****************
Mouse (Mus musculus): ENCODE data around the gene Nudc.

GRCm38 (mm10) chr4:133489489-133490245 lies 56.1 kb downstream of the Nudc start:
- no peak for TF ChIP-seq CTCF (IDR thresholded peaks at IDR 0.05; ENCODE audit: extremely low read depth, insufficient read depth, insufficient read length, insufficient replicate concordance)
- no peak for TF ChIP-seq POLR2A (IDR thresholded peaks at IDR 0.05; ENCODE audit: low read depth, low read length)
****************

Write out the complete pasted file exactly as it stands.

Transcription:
Mouse (Mus musculus): ENCODE data around the gene Nudc.

GRCm38 (mm10) chr4:133489489-133490245 lies 56.1 kb downstream of the Nudc start:
- no peak for TF ChIP-seq CTCF (IDR thresholded peaks at IDR 0.05; ENCODE audit: extremely low read depth, insufficient read depth, insufficient read length, insufficient replicate concordance)
- no peak for TF ChIP-seq POLR2A (IDR thresholded peaks at IDR 0.05; ENCODE audit: low read depth, low read length)